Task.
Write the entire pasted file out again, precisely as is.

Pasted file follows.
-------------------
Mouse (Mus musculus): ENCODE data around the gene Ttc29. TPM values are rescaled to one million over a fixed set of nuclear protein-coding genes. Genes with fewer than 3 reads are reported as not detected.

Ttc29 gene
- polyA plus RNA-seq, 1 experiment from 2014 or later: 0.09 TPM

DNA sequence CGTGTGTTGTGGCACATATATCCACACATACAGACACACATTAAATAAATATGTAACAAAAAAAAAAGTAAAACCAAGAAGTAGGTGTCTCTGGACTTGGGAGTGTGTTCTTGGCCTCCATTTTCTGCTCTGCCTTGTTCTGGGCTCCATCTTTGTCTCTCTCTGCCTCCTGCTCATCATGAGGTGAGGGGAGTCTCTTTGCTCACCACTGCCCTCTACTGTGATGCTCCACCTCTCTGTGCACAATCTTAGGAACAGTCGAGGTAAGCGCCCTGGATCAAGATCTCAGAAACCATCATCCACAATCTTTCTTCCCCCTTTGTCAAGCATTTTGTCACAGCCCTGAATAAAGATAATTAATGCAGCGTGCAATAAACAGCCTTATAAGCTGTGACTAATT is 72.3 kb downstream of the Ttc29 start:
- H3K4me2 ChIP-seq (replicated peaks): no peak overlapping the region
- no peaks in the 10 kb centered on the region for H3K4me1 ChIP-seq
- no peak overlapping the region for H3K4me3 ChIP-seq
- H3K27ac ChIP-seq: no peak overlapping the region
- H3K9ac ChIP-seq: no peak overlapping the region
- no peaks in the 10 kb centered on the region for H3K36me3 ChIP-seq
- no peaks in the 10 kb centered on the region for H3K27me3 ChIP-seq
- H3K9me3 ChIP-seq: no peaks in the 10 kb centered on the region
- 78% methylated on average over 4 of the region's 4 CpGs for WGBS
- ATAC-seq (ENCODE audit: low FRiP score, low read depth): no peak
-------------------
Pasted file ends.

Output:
Mouse (Mus musculus): ENCODE data around the gene Ttc29. TPM values are rescaled to one million over a fixed set of nuclear protein-coding genes. Genes with fewer than 3 reads are reported as not detected.

Ttc29 gene
- polyA plus RNA-seq, 1 experiment from 2014 or later: 0.09 TPM

DNA sequence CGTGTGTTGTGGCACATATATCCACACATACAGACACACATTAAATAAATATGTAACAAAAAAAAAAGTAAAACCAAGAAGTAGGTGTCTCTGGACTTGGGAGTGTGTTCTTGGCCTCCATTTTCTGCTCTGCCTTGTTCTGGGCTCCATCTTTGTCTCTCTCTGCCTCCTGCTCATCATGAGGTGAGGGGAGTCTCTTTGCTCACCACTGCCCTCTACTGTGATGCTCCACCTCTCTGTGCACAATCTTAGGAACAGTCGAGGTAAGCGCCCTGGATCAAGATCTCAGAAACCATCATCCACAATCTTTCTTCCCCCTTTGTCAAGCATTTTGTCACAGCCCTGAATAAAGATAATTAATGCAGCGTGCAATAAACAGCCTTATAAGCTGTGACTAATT is 72.3 kb downstream of the Ttc29 start:
- H3K4me2 ChIP-seq (replicated peaks): no peak overlapping the region
- no peaks in the 10 kb centered on the region for H3K4me1 ChIP-seq
- no peak overlapping the region for H3K4me3 ChIP-seq
- H3K27ac ChIP-seq: no peak overlapping the region
- H3K9ac ChIP-seq: no peak overlapping the region
- no peaks in the 10 kb centered on the region for H3K36me3 ChIP-seq
- no peaks in the 10 kb centered on the region for H3K27me3 ChIP-seq
- H3K9me3 ChIP-seq: no peaks in the 10 kb centered on the region
- 78% methylated on average over 4 of the region's 4 CpGs for WGBS
- ATAC-seq (ENCODE audit: low FRiP score, low read depth): no peak